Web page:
Welcome to Day 27 of “30 Days of Jung,” my series, wherein (soon, I will start repeating myself, like now) I take a famous quote of Carl G. Jung‘s and try to make sense or refute or invert or disembowel it or where I turn into a heaping pile of mush because of it in 1,000 words or less.

If you don’t know who Jung is, he formulated the theories of introverted and extroverted personalities, the stages of individuation, the basis of the “Meyers-Briggs” personality (INFJ / ESFJ, etc.) tests. He’s the “father” of modern-day psychoanalysis. In short, he’s a badass. But he’s dead, so he can’t be with us today.

Here is today’s:

“There are as many nights as days, and the one is just as long as the other in the year’s course. Even a happy life cannot be without a measure of darkness, and the word ‘happy’ would lose its meaning if it were not balanced by sadness.”

― C.G. Jung

I am very late with today’s post; a good 12 hours late. It’s OK though because real life has taken over in a big way and as much as I’ve been enjoying this little “therapy retreat” as one of my favorite readers called it, all good things must end and soon, we will be at our end here with this Jungian journey.

My, what a ride is has been though, huh? I will have no choice but to write a retrospective when all is said and done in a few days. Then I’m off to begin phase 1 of my yoga training; I sense that my brain is the perfect amount of mush now and is ready to take in even more woo-woo, as Kelly DeBie and Lillian Connelly and I call it.

I love the quote.

I often hear from my children (about whom I’ve not written much lately, sorry boys) from one to the other sounds of mirth or rage or defiance or jocularity or surprise or wonder and even, dare I venture: support. Sometimes, though, I just like the silence.

The silence means they’re busy. Maybe even reading and so it is often that I marvel over the silence and am equally thankful for the noise, because as Jung said, there is always a balance, and were it not for the balance we’d have no way of appreciating anything.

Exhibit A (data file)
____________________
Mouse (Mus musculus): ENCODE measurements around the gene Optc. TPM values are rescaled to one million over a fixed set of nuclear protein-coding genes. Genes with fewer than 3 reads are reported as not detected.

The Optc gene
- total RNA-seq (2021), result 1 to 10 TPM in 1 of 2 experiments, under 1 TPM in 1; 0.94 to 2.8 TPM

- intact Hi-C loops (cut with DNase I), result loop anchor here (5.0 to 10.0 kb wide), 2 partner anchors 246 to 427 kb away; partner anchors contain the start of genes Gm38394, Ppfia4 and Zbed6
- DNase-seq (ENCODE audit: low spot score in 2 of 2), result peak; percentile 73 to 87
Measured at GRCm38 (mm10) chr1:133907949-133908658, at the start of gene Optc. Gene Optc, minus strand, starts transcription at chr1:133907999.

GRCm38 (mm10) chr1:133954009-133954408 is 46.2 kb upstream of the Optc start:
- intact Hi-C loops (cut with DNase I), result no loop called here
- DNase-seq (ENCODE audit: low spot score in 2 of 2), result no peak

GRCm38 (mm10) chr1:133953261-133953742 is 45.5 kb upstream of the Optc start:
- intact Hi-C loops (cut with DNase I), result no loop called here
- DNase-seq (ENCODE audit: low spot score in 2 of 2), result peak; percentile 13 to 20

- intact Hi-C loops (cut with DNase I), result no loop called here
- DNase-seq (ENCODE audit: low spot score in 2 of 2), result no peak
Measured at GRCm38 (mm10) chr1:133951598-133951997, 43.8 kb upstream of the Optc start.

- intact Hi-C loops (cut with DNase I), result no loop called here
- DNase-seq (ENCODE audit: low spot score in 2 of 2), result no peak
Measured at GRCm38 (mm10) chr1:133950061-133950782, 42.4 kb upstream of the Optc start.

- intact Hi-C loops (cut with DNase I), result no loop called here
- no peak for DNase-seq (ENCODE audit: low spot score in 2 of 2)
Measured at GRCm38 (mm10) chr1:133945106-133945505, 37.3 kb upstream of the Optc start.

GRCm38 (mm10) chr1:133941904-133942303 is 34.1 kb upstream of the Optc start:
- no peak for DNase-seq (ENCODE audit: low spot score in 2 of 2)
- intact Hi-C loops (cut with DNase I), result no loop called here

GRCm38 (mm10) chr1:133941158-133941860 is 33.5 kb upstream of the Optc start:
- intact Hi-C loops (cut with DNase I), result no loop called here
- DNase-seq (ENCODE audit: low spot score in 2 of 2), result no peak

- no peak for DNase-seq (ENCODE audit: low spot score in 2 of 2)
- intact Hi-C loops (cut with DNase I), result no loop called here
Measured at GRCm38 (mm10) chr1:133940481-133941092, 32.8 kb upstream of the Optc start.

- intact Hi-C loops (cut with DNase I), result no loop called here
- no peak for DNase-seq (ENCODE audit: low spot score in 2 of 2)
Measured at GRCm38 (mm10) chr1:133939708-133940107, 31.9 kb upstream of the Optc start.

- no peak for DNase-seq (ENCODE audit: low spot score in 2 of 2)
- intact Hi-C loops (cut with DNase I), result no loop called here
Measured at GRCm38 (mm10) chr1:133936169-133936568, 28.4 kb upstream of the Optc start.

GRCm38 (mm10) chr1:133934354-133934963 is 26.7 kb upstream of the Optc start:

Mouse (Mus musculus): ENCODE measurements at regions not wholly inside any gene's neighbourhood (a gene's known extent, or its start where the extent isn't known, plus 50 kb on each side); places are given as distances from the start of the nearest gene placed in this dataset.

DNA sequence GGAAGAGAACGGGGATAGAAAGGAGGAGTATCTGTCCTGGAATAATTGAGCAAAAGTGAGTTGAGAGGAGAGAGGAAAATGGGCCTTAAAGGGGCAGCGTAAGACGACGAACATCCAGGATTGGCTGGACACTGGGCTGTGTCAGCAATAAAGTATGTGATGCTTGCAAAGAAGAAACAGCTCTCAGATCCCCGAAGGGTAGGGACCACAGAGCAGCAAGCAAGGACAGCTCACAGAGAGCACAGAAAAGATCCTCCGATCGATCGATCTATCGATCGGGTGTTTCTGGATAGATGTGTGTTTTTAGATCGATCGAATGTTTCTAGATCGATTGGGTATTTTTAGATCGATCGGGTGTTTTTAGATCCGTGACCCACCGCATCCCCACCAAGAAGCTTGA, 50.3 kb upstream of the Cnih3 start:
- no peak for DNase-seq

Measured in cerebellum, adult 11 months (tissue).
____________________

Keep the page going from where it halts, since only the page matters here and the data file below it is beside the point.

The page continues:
How would we know noise if we didn’t know silence?

How would we know joy if we didn’t know pain?

How would we know right if we didn’t know wrong?

I could go on and on… one more? Ok…

How could we know bad cereal if we didn’t have the goodness of Cap’n Crunch? (It has been too long without a Cap’n reference; I couldn’t help myself.)

But where do we strike the balance? Or do we strike the balance? We can be excessive. For instance, today I was at Costco. (I could just stop there….) I had this moment of quandary: how do I strike the Jungian balance of being a part of the world, but also maintain my selfness, my autonomy and my need for progress when the world seems to want to just stand there? And how do I get to stand still and just be, try to grasp what little I can of the time that fleets before me when the zeitgeist of the world moves too quickly for my taste?

Balance. Karma. Give. Take. Cheese. Combo.

I needed to order a pizza to bring home for lunch. Two registers were open, but the twenty or so people standing in the mob-blob in front of the registers were sort of mooing, bleating and clucking to themselves; there was no order, and it wasn’t as though they were a group trying to choose from the great vastness of the menu: plain or pepperoni, sandwich or a hot dog? Vanilla or chocolate? If they were standing in front of the soda machines, I could understand it, but not where they were.

One of the cashiers was trying to get the tall peoples’ attention, anything… he was waving enthusiastically, he said, “This register is open! I can take your order!” and the answer was more mooing and croaking.

Finally, an adroit member of the Costco cashier team said loudly, her hands cupped against her laugh lines (they’re always laugh lines on this cashier): “Two. Lanes. Are. O-PEN. Form! Two! Lines!” and her arms spread out with each index finger pointing at a beige IBM terminal, their green LED screens flashing, “Costco Food Court.” The mooing and clucking became “ohhh”-ing and “agh”-ing and it was as if Moses himself had divided the red sea.

The man in the white shirt ahead of me clearly chose the left lane. I stayed behind him. A mass of people moved to the right. I didn’t care or notice who was behind me, but I was definitely always directly behind this man and his white shirt. About four people were ahead of him. Out of the corner of my eye, behind me, definitely behind me, was this little woman and her two grandchildren. She reminded me of a very short Olympia Dukakis, one of my favorite actresses.